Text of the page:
Adolph Reed Is Right: This Is Important

Adolph ReedI’m a great admirer of Adolph Reed. And I generally agree with him. Unlike most of the people I read on the left, I don’t read him contingently. What I mean by that is that he is roughly as “liberal” as I am. People like Paul Krugman are allies because our country is so out of whack. But if the country does take a solid turn to the left, I will be more and more at odds with Krugman in a way that I won’t be with Reed. So I was pleased to see him write, Vote for the Lying Neoliberal Warmonger: It’s Important. He means, of course, Hillary Clinton.

Now, I actually don’t have much bad to say about Clinton in the same way that I don’t have much bad to say about Obama. Neither people are truly in my political camp. But they are both like Krugman: in the modern American context, they are allies. Also, in Clinton’s case, I think most of this narrative about her not being honest is due to the right-wing campaign against the Clintons in the 1990s. I don’t find her any more corrupt than any other politician of her stature.

Adolph Reed on 1930s Germany

But there was one thing in Adolph Reed’s article that really struck me. He was talking about how the Communists refused to support the Social Democrats in Germany in the early 1930s. And their leader, Ernst Thällman, famously said, “After Hitler, our turn.” Reed wrote, “His point was that a Nazi victory would expose them as fraudulent with no program for the working class.” Of course, that didn’t happen. Thällman underestimated the ruthlessness of Hitler and the Nazis. Reed goes on to discuss this. You should read his whole article, it is typically brilliant.

I’d like to talk about this in the context of our political system. I am one of those people who thinks that our democracy is stronger than Donald Trump. But I hear a lot of “Bernie or Bust” types claiming that Trump would be such a horrible president that he would only serve one term — if that. And then we would have a wonderful future where everyone is fairies and elves and you can have all the cotton candy you like. This is a total misreading of how politics works in the United States.

How a Trump Presidency Will Go

I think if Trump were elected, it would be Ronald Reagan 2.0. At first, the economy would tank. People would flip out. But then, they’d notice that Trump hadn’t actually started World War III. And the economy would recover. By 2020, Trump would win re-election easily. And by the time he left office in 2024, the country would be in ruin. But by then, the laws of the country would be much worse.

The lower classes would pay a far higher percentage of the taxes than they now do. There would be virtually nothing left of the social safety net. And the federal courts — most especially the Supreme Court — would be so conservatives — that it would be almost impossible to fix the country if a liberal Democrat were elected president with a Democratic House and 70 members of the Senate.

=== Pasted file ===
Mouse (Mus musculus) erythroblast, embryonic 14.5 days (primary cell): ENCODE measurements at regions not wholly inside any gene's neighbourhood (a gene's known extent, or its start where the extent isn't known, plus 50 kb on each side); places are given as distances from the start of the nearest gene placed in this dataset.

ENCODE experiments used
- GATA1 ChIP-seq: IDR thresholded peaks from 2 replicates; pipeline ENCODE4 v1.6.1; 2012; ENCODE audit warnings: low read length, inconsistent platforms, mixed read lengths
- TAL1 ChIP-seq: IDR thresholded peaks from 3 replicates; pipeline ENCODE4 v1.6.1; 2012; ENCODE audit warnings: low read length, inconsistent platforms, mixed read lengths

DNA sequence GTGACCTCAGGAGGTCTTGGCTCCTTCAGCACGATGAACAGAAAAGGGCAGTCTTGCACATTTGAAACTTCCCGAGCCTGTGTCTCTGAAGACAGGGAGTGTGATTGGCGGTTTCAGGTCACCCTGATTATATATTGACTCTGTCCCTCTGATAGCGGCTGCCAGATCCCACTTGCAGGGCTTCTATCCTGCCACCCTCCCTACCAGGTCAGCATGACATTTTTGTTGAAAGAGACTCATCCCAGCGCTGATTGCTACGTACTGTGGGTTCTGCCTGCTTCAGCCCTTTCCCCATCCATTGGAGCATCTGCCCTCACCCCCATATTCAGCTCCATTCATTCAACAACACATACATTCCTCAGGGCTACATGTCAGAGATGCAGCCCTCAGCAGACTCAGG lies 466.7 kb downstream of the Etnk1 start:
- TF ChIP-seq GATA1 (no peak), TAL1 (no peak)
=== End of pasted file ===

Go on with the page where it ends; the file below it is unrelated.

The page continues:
This Is Important

People who believe this “Trump will be such a catastrophe that everyone will see it” nonsense don’t understand how things work in this country. There ain’t gonna be a revolution. The same rich people who are in charge now will be in charge then, but the rest of us will be poorer with far less power to do anything about it. And that’s the best we can hope for. With all the voter disenfranchisement that the Republicans will enact, it could be many election cycles before anyone anywhere near liberal is in the White House.

Adolph Reed is right: this is important. Super important.

Odd Words: Ablegate

Cardinal George Pell Without AblegateAfter the first page of The New York Times Everyday Reader’s Dictionary of Misunderstood, Misused, and Mispronounced Words: Revised Edition, I thought these Odd Words posts would be easy! (Well, not easy; creating the definitions with all the odd characters is actually rather hard.) But then I flipped the page and there were only two words I didn’t know.

The one I didn’t go for was “abulia” which is a mental disorder characterized by a loss of willpower. But that one hits a little too close to home. Also, I don’t really see it as a disorder. Schopenhauer would doubtless have called it a rational response to the absurdity of existence. I work obsessively, and that strikes me as far more of a disorder. So let us say no more about it.

Today’s word, as you may have guessed, has something to do with the Catholic Church. Unfortunately, I could find no pictures of an actual ablegate. So we are stuck with Cardinal George Pell. What’s important about the image is what it doesn’t contain.

Ab·le·gate  noun  \ab’-lə-gət\

1. a papal envoy to newly appointed cardinals or civil dignitaries.

Date: early 19th century.

Origin: it could be from the French word ablégat or the Latin ablegāre. As far as I know, both these words mean “ablegate.”

Example: It turns out that Francis was upset not because he gets yanked on day in and day out by people looking for a quick blessing, but because this particular puller almost knocked the supreme pontiff onto a wheelchair-bound man during an open-air mass in Morella, Mexico. I guess you could call the whole thing a dis-ablegate! (Papal pun!)Lindsey Ellefson